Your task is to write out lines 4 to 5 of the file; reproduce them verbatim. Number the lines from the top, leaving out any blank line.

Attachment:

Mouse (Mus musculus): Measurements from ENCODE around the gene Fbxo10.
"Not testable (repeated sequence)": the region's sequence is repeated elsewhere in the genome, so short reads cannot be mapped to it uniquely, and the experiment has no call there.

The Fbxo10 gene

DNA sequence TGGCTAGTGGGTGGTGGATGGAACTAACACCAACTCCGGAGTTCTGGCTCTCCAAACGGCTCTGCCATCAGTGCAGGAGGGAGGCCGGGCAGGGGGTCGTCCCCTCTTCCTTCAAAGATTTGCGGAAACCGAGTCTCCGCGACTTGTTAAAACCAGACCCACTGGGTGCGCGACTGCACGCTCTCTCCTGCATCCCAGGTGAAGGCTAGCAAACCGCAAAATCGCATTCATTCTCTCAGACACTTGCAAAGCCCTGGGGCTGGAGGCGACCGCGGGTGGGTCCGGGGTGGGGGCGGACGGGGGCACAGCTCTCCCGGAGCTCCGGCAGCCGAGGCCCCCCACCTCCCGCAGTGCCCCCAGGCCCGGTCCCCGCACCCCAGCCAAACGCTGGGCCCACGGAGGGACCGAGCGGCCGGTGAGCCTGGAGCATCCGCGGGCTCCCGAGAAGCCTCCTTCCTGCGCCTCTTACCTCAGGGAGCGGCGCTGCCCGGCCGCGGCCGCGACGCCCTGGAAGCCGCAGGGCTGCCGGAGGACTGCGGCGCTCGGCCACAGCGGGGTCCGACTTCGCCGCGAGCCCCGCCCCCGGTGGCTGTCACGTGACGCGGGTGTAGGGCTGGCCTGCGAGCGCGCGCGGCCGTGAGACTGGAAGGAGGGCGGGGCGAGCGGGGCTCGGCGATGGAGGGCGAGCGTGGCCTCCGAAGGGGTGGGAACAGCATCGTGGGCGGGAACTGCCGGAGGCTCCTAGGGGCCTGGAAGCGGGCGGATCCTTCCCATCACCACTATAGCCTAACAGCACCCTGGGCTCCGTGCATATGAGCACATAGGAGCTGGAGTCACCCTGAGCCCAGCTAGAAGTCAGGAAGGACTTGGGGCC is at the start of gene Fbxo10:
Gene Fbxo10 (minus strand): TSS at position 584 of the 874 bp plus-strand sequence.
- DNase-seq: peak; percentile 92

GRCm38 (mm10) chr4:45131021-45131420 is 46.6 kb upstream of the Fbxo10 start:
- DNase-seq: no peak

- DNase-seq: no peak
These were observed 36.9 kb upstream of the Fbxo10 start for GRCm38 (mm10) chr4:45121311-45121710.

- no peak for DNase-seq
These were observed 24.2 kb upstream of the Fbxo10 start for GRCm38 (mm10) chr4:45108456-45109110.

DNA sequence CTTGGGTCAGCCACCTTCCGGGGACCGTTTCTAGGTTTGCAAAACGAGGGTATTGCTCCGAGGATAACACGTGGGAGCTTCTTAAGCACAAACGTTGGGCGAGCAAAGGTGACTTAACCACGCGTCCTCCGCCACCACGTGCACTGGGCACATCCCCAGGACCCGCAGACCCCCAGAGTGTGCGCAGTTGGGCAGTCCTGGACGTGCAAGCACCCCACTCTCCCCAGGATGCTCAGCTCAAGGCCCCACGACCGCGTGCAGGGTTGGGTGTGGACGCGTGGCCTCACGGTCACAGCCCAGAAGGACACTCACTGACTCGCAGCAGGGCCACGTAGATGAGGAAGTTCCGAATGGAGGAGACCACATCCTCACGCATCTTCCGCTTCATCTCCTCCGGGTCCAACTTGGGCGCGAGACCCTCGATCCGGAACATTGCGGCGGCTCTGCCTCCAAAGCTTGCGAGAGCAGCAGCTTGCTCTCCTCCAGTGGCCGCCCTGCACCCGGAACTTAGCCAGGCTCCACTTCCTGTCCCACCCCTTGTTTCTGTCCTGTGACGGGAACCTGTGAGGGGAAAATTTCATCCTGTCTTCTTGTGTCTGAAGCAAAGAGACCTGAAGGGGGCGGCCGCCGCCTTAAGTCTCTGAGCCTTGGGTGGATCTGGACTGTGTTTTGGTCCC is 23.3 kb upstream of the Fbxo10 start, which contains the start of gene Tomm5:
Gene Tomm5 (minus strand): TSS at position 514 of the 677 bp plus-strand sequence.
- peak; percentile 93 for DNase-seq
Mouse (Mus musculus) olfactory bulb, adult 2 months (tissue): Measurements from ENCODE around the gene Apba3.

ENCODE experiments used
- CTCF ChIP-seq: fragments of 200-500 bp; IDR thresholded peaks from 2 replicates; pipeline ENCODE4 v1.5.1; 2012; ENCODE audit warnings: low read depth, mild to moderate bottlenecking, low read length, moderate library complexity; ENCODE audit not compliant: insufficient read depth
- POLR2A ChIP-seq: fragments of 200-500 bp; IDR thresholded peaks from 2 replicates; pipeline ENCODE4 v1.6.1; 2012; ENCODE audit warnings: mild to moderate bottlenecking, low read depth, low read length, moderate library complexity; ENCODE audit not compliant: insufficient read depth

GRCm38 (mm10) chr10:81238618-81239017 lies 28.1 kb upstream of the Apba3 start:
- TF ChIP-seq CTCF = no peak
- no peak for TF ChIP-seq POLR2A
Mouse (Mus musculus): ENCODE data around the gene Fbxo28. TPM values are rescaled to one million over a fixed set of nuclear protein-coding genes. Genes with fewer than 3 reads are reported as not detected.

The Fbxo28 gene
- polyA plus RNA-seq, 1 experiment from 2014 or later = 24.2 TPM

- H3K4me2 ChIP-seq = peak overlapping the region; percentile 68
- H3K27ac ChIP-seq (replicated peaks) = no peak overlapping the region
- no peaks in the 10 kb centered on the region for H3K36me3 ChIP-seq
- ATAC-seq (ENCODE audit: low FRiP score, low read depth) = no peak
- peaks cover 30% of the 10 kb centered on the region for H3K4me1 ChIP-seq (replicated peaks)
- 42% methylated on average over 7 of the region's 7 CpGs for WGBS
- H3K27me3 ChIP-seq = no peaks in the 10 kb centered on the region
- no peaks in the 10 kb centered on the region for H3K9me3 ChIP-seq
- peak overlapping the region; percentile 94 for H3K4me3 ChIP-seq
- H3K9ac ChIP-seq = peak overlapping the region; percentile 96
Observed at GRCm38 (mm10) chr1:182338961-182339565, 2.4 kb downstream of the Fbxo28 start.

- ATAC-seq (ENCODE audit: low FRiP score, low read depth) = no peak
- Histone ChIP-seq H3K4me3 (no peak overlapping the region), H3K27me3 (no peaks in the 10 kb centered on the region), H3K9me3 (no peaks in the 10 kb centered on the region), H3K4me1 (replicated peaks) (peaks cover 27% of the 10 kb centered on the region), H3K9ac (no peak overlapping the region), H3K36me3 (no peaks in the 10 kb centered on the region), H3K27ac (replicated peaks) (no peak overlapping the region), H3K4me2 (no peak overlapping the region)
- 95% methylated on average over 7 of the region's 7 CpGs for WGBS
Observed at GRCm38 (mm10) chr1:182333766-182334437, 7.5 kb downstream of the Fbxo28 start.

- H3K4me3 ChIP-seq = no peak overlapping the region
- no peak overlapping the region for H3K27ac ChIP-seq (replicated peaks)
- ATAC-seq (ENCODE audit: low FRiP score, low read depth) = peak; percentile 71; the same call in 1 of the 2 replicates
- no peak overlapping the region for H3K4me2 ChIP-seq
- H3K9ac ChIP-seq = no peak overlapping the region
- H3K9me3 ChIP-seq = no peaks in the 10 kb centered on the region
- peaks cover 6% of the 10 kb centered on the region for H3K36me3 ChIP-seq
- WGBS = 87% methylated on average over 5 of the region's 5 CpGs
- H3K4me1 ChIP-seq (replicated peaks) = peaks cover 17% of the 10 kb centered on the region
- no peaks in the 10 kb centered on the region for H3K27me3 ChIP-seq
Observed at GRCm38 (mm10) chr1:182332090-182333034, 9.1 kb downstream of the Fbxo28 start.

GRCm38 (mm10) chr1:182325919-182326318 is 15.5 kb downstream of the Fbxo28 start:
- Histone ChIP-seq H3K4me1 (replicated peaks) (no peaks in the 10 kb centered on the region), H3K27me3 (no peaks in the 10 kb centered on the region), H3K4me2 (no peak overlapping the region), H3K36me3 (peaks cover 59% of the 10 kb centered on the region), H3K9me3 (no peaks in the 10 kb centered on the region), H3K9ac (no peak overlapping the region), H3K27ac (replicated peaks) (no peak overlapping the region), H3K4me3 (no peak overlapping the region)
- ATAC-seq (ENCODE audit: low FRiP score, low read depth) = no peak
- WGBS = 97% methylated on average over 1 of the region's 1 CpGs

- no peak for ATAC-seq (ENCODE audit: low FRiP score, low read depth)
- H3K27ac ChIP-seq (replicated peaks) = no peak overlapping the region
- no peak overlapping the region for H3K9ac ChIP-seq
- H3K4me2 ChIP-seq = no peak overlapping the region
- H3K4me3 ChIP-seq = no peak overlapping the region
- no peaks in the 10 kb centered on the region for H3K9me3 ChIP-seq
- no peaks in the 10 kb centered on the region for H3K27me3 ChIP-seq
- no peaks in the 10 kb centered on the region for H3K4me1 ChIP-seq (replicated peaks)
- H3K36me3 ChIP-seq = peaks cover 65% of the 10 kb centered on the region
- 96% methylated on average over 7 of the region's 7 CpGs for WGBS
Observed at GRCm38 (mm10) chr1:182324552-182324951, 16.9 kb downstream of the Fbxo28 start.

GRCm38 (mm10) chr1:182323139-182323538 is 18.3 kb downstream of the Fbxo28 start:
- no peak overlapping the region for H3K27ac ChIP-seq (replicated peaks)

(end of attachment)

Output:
DNA sequence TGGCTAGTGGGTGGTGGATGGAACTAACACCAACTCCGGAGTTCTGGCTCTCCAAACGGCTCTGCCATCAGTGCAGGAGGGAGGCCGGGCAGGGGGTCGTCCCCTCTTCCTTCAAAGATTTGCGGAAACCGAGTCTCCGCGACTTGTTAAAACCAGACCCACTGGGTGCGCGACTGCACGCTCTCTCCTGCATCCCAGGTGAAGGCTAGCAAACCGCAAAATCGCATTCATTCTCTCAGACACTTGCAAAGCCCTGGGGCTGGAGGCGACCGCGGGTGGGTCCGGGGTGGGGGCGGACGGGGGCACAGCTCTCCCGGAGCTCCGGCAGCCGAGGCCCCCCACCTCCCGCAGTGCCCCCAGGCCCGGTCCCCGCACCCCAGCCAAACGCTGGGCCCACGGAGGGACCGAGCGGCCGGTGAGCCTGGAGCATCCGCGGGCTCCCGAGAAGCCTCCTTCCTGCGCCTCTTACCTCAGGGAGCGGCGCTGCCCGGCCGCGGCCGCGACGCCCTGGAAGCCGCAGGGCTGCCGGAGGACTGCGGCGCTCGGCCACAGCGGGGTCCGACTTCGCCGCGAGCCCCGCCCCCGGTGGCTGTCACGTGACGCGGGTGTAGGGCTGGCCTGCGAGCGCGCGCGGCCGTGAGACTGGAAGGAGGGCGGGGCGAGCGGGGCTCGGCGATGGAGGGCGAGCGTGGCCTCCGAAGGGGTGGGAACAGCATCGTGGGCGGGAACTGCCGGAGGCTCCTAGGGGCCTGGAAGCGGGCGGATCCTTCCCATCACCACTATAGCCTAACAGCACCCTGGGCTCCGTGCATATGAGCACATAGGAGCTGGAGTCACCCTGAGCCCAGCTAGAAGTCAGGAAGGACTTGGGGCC is at the start of gene Fbxo10:
Gene Fbxo10 (minus strand): TSS at position 584 of the 874 bp plus-strand sequence.